The Horton Plaza garage--an open, concrete structure considered by many to be an intrusive eyesore in the heart of downtown redevelopment--could disappear behind a facade of new apartments, offices and stores along 4th Avenue, under a proposal unveiled Wednesday by San Diego redevelopment officials.
As a centerpiece for the proposed $6.3-million project, architects say they will build a large, space-age glass prism to refract light onto a dressed-up entrance of the Horton Plaza garage.
In unveiling the proposed project, John G. Davies, president of the Centre City Development Corp. board--the agency in charge of downtown redevelopment--said he was "enthused and excited" because the mixed-use development can help the city "convert a significant problem into an exciting opportunity."
"The way the Horton Plaza garage was designed, it was clearly unsightly," Davies said. "Originally, the hope was that we could clean it up because we thought it was something ugly."
When it became obvious that simply putting awnings on the east side of the monolithic concrete structure wouldn't be enough and that Horton Plaza developer Ernest Hahn wasn't interested in constructing an apartment complex, on building something next to the garage on 4th Avenue, Davies said.
CCDC officials said Wednesday that the project was thought to be "difficult" because the parcel opened for development is relatively narrow, running 48 feet wide and 350 feet long between the Balboa Theater and the Golden West Hotel on 4th Avenue.
Yet, the redevelopment agency received three proposals, after querying developers in June, and Wednesday announced a special subcommittee's choice of the winning bid. The selection will be forwarded to the full CCDC board on Friday for a decision on entering a 90-day negotiation agreement with the developer. The matter will then be referred to the City Council for its approval.
Shops and Restaurants
According to architectural drawings released Wednesday, the project chosen by the subcommittee would have nearly 6,800 square feet of shops and restaurants along the street level, with the second floor dedicated to more than 18,000 square feet of office space.
The third and fourth floors of the project would house at least 36 efficiency and one-room apartments, with estimated monthly rents beginning just under $700, CCDC officials said.
To help make the project economically feasible, CCDC would spend $1.2 million to purchase the rights to 75 parking stalls in the garage for workers and residents in the new development.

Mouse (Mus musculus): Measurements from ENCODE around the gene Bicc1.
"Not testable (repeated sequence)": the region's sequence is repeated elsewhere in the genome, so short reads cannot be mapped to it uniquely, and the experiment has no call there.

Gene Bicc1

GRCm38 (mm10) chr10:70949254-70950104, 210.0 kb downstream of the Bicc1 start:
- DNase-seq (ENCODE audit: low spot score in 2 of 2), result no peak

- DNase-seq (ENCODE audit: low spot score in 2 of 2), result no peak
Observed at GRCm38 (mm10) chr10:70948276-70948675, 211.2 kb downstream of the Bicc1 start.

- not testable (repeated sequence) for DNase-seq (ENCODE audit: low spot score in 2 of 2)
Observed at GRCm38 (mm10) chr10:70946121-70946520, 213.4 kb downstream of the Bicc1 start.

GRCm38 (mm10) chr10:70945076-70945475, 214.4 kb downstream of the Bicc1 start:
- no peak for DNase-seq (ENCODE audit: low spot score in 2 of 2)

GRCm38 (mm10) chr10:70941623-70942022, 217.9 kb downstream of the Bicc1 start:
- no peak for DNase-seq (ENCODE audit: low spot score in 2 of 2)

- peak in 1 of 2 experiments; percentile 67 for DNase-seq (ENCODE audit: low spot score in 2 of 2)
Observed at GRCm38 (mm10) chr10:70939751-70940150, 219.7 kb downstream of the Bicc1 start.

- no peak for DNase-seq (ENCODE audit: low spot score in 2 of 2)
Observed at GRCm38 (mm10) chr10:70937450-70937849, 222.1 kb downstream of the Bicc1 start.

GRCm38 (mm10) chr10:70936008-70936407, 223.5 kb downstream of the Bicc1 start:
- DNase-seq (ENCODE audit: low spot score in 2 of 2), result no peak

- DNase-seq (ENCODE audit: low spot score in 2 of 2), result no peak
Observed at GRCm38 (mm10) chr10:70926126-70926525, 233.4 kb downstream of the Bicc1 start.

The agency would also pay $200,000 for the construction of a fire wall to seal off the east end of the garage, as well as installation of a mechanical ventilation system to carry car fumes out of the closed-off portion of the garage, said Gerald M. Trimble, CCDC's executive vice president.
In return, CCDC would become a 25% partner in the project and could take in $1.6 million over the next 10 years, he said.
Davies said that those financial terms were among the more favorable for the redevelopment agency and prompted the subcommittee to give the nod to this project out of the three proposals.
He also said the project was favored because it is being backed by "a very strong development team." The team is Oliver McMillan Inc.; Morgan Dene Oliver; James L. McMillan; architect Richard Paul Buss, and his architectural firm, BSHA Inc.
Buss told reporters at Wednesday's press conference that his firm will become the anchor tenant in the project, occupying all of the office space on the second floor. The firm's current offices are at 1875 3rd Ave.
"We've always tried to be close to downtown and this is a great move for us," Buss said.
Gordon R. Carrier, an executive vice president for BSHA Inc., said the design of the project recognizes that the spot where F Street empties into the entrance of the garage is an "energy focus that unites both pedestrian and vehicular traffic."
Just south of the entrance, the architectural firm has proposed building a five-story glass structure, or "prism wings," to refract a "rainbow of light" from the sun over the development, said Carrier. Buss added that the prism sculpture was a way of incorporating public art into the facade of the building.
Carrier also explained that residents in the 36 apartments will not hear noise or breathe fumes from the garage because of the fire wall. None of the apartments will have walls touching the garage fire wall, he added.
If it gains final approval, the development could be finished by late 1988 or early 1989, said Davies.
While the CCDC board will be considering the garage-front development Friday, it will also be asked to approve a 270-day negotiation agreement with developer Charles P. Tyson for a residential high-rise just south of Horton Plaza, across from Nordstrom.
Tyson has approached CCDC about developing the entire block, which is bounded by G Street, 2nd Avenue, Martin Luther King Way and 1st Avenue. Tyson owns half of the block, including the old Chinese Mission Building, which some historic preservationists want saved. A City Council decision on whether to put the building on the local register of historic places is scheduled for Nov. 10.
During the first 180 days, CCDC wants Tyson to negotiate with the redevelopment agency and the city over what to do with the mission, as well as with San Diego Gas & Electric Co. over what to do with a 10,000 square foot electrical substation.
The agreement would also give Tyson as long as six months to negotiate for the acquisition of two other 10,000-square-foot parcels on the block.